Psychological Self-Help

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1060
"I'm too tired to come," "I feel miserable," "He will think I'm frigid," "I
can't keep this up, I hope she comes soon," "My God, she wants
more!" and so on. Will has a climax and Carol fakes one. After telling
each other how wonderful it was (while hoping the other is ready to
sleep), they struggle to be affectionate and provide a little after play.
This leads to more intercourse which neither wants and both fake a
climax this time. They weren't honest. The experience was much less
satisfying than it could have been. By pretending, they set a high
sexual standard to live up to in the future, and they increased their
own feelings of sexual inadequacy. If Will and Carol do not become
secure enough to be frank with each other, they will become stressed
and irritated. Their relationship may be headed for trouble. 
Later in marriage a common complaint is "I ain't gettin' enough."
But Masters, Johnson and Kolodny (1985) say frequency is almost
never the issue. What is the problem then? The complainer may feel
neglected or lonely or that something is wrong with the relationship.
The partner being complained about may be anxious at work, upset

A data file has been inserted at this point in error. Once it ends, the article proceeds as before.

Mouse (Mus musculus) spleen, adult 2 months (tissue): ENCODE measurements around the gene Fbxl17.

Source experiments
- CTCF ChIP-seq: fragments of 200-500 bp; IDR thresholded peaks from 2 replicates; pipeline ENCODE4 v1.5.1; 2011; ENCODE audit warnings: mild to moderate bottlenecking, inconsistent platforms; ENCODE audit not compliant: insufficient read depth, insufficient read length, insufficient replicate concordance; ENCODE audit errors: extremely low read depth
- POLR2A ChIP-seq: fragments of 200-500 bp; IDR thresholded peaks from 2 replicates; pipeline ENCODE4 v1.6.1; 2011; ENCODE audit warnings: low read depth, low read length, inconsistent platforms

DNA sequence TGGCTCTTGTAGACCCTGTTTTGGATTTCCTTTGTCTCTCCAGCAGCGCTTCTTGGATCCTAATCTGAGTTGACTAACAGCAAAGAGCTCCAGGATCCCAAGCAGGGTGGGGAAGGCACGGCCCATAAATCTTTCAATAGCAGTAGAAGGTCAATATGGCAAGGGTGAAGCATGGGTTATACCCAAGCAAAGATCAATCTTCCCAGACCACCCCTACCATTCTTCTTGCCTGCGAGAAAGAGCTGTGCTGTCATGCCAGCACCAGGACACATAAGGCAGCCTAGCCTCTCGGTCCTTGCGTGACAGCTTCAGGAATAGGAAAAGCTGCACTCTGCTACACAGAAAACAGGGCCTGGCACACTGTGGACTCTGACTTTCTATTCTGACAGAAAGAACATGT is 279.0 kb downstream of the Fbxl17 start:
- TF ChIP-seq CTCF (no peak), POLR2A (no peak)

about adding weight, disgusted with his/her lover, or depressed. The
tasks of a couple who "ain't gettin' enough" are to recognize what the
real underlying problems are, talk about solving those problems, and
express loving concern for each other. The freer one can talk to
his/her lover about sex and other concerns, the better the sex will be
(Levin, 1975). Many books discuss intimacy and communication in
marriage (Gottman, Notarius, Gonso, & Markman, 1976; Rubinstein &
Shaver, 1982b; Rubin, 1983). Below are guidelines for communicating
about sex: 
1.
Be honest, open, and direct. Don't pretend, be genuine. If you
don't know what your partner is thinking, wanting, or feeling
(and you probably don't), please ask, don't assume. Don't be
overly eager to impress, like Will and Carol. 
2.
Forget the nonsense that men know or are supposed to know
all about making love. No man knows how a woman feels or
what she needs to climax; each woman is different. Talk to
each other, DON'T AVOID DISCUSSING PROBLEMS. Both the
male and the female have to let the partner know what feels
good and what doesn't, what acts are appealing and
unappealing. If there is a problem, just say "I'd like to talk
about our love-making," then find out when is the best time to
talk, i.e. after making love, before, or at an entirely separate
time. 
3.
Forget the notions that men should take the initiative, that the
man is responsible for making sex good, and that the woman
just lies there, letting the man do things to make her feel good.
These are outdated Victorian ideas. So are ideas like: "a man
never gets enough" or "most women want to be loved but
aren't really interested in sex." The best sexual adjustment
(80% satisfied) is achieved when each spouse takes the lead
equally often. When the initiative is one-sided, only 66% are
satisfied (Blumstein & Schwartz, 1983). A wonderful
aphrodisiac is an excited, active partner. 
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